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Negotiating the Global Commons: The Design of Economically Efficient International Environmental Institutions

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Type: Thesis or Dissertation
Author: Kennedy, Joseph V.
Date: 1995
URI: http://hdl.handle.net/10535/7060
Sector: Global Commons
Theory
Region:
Subject(s): common pool resources
Ostrom, Elinor
collective action
property rights
tragedy of the commons
institutional analysis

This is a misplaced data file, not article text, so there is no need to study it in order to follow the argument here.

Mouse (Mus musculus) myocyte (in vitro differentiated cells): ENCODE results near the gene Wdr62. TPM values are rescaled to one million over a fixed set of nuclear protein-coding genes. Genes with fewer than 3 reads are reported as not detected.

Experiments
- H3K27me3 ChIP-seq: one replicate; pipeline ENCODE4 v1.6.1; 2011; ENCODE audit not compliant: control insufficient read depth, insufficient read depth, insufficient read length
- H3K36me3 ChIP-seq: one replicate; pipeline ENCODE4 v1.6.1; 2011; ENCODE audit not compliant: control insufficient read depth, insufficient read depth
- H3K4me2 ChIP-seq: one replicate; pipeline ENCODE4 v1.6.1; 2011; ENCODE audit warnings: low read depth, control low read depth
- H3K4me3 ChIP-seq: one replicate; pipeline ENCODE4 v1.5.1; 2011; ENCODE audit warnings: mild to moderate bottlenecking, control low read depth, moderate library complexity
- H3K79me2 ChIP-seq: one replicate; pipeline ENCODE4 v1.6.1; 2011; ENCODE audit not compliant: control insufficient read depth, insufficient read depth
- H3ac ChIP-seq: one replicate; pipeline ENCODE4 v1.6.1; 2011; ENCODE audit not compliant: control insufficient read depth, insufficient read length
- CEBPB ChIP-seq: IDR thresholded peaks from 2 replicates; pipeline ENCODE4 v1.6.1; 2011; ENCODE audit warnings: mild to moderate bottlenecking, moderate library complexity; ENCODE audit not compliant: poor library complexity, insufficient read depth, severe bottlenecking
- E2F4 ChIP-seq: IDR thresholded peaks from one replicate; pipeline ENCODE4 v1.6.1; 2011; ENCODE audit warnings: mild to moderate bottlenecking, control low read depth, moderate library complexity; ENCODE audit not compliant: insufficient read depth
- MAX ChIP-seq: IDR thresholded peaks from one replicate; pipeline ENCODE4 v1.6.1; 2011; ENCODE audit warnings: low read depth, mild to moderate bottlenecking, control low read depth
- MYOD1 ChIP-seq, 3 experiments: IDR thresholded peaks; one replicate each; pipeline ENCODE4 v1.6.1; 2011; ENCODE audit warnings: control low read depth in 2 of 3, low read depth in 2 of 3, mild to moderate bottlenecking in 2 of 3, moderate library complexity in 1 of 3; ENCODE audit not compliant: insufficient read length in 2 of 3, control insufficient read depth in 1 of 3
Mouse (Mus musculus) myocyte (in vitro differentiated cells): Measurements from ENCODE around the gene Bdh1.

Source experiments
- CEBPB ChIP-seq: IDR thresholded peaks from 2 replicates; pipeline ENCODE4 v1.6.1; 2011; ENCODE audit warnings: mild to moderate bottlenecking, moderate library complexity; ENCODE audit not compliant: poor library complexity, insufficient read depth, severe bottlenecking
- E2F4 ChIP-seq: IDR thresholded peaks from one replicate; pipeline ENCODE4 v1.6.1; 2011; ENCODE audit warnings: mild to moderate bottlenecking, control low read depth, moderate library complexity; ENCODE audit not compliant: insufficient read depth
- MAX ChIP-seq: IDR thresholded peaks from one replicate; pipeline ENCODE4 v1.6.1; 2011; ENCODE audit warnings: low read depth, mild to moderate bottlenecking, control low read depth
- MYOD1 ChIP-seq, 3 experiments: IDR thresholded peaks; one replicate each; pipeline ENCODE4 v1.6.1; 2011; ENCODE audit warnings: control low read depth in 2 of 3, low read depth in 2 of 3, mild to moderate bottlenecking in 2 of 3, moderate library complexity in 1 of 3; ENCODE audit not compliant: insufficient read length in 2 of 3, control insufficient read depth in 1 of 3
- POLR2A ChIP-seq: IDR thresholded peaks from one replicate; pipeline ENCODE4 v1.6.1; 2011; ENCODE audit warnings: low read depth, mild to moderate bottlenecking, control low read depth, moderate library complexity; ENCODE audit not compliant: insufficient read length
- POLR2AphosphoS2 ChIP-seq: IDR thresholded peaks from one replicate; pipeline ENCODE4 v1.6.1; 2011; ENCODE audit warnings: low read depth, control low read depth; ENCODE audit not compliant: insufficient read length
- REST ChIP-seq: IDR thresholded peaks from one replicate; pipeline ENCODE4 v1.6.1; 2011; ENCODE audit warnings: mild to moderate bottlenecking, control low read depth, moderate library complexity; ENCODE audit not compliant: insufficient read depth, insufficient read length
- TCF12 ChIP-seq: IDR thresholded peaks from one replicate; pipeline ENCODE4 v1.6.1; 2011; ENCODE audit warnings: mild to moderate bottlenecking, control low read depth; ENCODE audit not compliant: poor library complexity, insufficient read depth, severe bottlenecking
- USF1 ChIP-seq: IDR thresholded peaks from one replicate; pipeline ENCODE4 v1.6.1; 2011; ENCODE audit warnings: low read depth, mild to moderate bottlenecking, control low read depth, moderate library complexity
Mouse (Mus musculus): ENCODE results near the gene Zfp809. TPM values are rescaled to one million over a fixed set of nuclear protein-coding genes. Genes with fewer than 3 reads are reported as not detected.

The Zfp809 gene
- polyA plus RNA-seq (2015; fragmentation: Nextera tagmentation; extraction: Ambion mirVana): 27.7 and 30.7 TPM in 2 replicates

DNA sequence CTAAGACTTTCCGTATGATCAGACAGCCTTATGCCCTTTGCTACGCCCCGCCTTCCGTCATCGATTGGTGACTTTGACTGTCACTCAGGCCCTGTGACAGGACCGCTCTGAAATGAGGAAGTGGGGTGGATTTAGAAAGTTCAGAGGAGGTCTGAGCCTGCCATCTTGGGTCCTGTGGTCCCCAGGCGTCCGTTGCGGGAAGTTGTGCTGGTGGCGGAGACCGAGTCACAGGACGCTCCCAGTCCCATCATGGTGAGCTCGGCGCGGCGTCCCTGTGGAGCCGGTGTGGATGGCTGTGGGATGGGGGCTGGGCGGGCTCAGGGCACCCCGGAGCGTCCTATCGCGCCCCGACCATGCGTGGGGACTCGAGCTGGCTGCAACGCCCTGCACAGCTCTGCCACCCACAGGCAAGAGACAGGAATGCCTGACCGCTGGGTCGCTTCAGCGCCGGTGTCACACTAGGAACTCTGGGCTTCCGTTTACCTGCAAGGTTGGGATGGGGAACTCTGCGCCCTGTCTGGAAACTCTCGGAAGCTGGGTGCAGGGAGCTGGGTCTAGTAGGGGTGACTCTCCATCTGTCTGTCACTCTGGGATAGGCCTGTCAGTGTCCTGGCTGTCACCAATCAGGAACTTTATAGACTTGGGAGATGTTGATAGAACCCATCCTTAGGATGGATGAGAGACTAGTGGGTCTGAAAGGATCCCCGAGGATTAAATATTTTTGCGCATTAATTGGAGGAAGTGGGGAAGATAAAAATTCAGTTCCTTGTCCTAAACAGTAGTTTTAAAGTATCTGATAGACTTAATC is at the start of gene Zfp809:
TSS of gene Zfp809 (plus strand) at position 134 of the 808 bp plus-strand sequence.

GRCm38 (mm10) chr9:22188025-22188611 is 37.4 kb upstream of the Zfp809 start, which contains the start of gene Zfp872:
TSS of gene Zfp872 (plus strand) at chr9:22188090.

Abstract: "Standard neo-classical theory understates the important role that institutions play in directing economic behavior. Instead of remaining constant, institutions evolve over time. Transaction costs and bounded rationality make it possible for properly structured institutions to increase total social welfare. Economists such as Douglass North have shown that the evolution of institutions responds slowly to normal economic forces. A specific type of collective action is needed to manage commonly owned property. Specifically, the institutional framework of property rights surrounding the resource must succeed in transforming an open access regime threatened by the Tragedy of the Commons, into a common property resource that solves the Assurance Problem. Successful common property resource regimes are likely to share basic structural principles first formulated by Elinor Ostrom. International environmental treaties can be analyzed as common property resources since nations largely act as autonomous agents and there is no international government capable of enforcing agreements. Because international law must rely on voluntary cooperation, the institutional structure surrounding it is at least as important as the substantive environmental goals nations set for themselves. The success or failure of these environmental treaties can be explained by the degree to which their provisions reflect the Ostrom institutional principles. The International Whaling Convention has had only limited success in preserving whale species, largely because its institutional structure is flawed. The Vienna Convention for the Protection of the Ozone Layer and the Montreal Protocol on Substances that Deplete the Ozone Layer have had greater success in restricting the use of chemicals such as chloroflourocarbons, although they are still recent. Efforts to address global warming, beginning with the Framework Convention on Climate Change, present the international community with its greatest challenge. It is possible that large costs will be incurred unless governments are able to overcome their narrow interests and agree on successful common action. Although it is still not clear that costly action would increase net welfare, any future agreement will have to reflect the institutional principles discussed by Elinor Ostrom."

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